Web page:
“It’s a one-listen song,” says Max, who is also camped out in Venice Beach to help with Joy’s final sessions. “The sixth sense kicks in and you feel that song. Seven seconds into it, you have goosebumps.”
Joy was signed to a multi-album deal before his debut was even recorded—and by the time Dream Your Life Away dropped in 2014, “Riptide” was already a growing hit. Then the Taylor Swift tour happened, and everything changed again. The pop icon was launching the tour for her inescapable 1989 album, and Joy was invited to open. The decision for a brand new, soft-spoken and effortlessly humble folk singer to tour with one of the world’s biggest stars wasn’t straightforward—at least not to his growing team.
“The whole discussion of should we or shouldn’t we was hilarious, to be honest,” says Max. “There were 15 people sitting in a room, between his management and the label. Lots of strong opinions, arguing back and forth. But it was his decision. And he saw no downside—he said he’d do it in his own way.”
And how, exactly, does one tour with Taylor Swift on their own terms?
“He was never willing to totally play the game like Ed Sheeran did—hanging out with Taylor, posting on Instagram every day. And because of that, he didn’t get as big an impact as he probably could’ve,” says Max. “But still, the Taylor effect is undeniable.”
Overnight, Vance Joy jumped from playing clubs to stadiums, strumming through his understated, often-whispered folk tunes.
“It was such a learning curve,” laughs Joy. “Before, I’d spent my gigs looking at my feet, just getting through it and wondering when it would be over. But I began to enjoy the connection with the audience more—really seeking it out, actually. I saw how good a show can be watching Taylor; she made me want to deliver so much more.”
The tour behind 1989 kept Joy on the road for most of 2015, after which he spun off into his own headlining gigs. “Riptide” kept rolling as an international hit, climbing the charts in nearly 20 countries—subsequent singles like “Georgia” generated their own heat and Dream Your Life Away was selling millions. In less than two years, Vance Joy had become a bona fide pop star, playing ukulele and acoustic-guitar-driven folk that was arguably more suited to a coffee shop seating 10 than a stadium holding 10,000.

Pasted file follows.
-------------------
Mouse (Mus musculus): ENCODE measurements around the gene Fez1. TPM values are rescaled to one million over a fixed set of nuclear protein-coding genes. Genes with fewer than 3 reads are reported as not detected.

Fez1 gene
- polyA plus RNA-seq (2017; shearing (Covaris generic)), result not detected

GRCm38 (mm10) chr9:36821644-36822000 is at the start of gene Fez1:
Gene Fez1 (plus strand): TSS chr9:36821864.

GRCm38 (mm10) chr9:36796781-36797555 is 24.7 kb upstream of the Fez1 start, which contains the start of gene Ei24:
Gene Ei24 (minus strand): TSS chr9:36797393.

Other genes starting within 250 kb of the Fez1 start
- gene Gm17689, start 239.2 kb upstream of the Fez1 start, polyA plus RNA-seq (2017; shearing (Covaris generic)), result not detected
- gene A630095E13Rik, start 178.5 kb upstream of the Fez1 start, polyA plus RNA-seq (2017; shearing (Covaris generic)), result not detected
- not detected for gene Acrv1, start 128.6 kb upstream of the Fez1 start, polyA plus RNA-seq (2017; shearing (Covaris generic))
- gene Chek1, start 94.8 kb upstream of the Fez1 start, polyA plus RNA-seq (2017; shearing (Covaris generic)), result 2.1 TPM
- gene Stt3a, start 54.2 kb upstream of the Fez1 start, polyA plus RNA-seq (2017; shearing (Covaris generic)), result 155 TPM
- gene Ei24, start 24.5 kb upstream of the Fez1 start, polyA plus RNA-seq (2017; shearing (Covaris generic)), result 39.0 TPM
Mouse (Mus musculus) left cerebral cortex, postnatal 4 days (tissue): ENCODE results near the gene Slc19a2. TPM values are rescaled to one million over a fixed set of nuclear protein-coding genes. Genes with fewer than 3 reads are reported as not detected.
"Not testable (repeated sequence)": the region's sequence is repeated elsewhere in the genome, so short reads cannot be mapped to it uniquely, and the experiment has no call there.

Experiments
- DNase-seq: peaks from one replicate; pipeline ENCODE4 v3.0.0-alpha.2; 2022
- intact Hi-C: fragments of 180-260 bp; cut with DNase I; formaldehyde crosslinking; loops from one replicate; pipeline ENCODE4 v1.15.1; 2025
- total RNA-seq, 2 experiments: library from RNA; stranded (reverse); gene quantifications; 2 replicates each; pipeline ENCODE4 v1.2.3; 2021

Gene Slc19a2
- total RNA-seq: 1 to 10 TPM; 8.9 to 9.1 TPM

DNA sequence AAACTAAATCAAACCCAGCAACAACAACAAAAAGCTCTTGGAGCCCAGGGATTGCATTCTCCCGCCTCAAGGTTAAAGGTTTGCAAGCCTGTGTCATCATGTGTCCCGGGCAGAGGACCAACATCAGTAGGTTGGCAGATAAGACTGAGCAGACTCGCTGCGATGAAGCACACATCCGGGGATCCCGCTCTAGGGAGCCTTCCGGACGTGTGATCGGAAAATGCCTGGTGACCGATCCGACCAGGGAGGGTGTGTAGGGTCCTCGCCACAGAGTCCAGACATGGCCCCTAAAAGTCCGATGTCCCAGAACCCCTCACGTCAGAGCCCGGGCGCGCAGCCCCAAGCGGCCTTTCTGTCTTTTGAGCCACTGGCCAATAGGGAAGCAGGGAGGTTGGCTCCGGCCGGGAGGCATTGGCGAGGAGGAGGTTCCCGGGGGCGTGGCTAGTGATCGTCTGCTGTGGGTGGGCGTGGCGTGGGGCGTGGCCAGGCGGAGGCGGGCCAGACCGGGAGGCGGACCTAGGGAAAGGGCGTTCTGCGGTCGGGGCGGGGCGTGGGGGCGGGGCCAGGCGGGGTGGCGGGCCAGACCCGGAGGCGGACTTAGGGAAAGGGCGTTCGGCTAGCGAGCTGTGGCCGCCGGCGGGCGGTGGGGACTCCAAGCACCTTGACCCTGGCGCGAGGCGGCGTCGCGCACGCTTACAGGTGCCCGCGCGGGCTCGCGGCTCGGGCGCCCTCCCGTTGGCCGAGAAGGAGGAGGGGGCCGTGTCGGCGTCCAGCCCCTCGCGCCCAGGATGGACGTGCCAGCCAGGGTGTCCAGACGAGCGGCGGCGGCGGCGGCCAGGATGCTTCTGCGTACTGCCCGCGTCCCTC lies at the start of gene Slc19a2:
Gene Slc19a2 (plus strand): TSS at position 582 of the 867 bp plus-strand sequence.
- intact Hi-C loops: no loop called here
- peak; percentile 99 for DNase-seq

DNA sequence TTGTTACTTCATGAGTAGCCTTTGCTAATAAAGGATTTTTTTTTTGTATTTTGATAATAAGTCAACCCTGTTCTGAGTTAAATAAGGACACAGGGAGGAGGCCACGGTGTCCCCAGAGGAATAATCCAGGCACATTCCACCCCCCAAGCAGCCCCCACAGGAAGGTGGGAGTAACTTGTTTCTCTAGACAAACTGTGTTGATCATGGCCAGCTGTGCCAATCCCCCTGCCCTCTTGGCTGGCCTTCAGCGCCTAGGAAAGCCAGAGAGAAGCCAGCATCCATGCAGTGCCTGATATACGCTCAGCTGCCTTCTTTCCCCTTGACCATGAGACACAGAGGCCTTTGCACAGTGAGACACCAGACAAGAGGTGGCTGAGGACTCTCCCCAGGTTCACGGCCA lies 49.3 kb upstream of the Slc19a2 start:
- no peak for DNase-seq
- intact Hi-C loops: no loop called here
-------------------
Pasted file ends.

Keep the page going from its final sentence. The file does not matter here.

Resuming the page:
And all the while, Joy was waiting, patiently and calmly, for his new songs to arrive. Label and management pressure was already mounting before the tour with Swift even wrapped—to keep the momentum, to grow the hype, to stoke the fire. By mid-2016, Joy had two finished songs, and a phone full of notes and voice memos, unconnected to each other.
“It’s a mysterious thing when a song arrives,” says Joy. “You turn up every day waiting for it. But it’s never a straight line. It’s a bunch of squiggly lines to that final destination. And a lot of good stuff happens when you’re not trying too hard—ideas, melodies, lyrics. But to completely finish a song, you have to hack away at it. You sit down and smooth away the edges; you put different ideas together. It’s not studiousness, but craftsmanship. I turn over every stone to get to the song. The ideas may come free-form but, at some point, you’ve got to do the manual labor.”
He worked with a conveyor-belt mindset throughout 2016 and into 2017—as a song matured to its final form, he’d head into the studio and record it. He never truly gave himself time off; he was either traveling from studio to studio, or camping out and “chipping away,” as he says. Joy laid down the tracks in the New York Catskills region, Seattle and Malibu, Calif.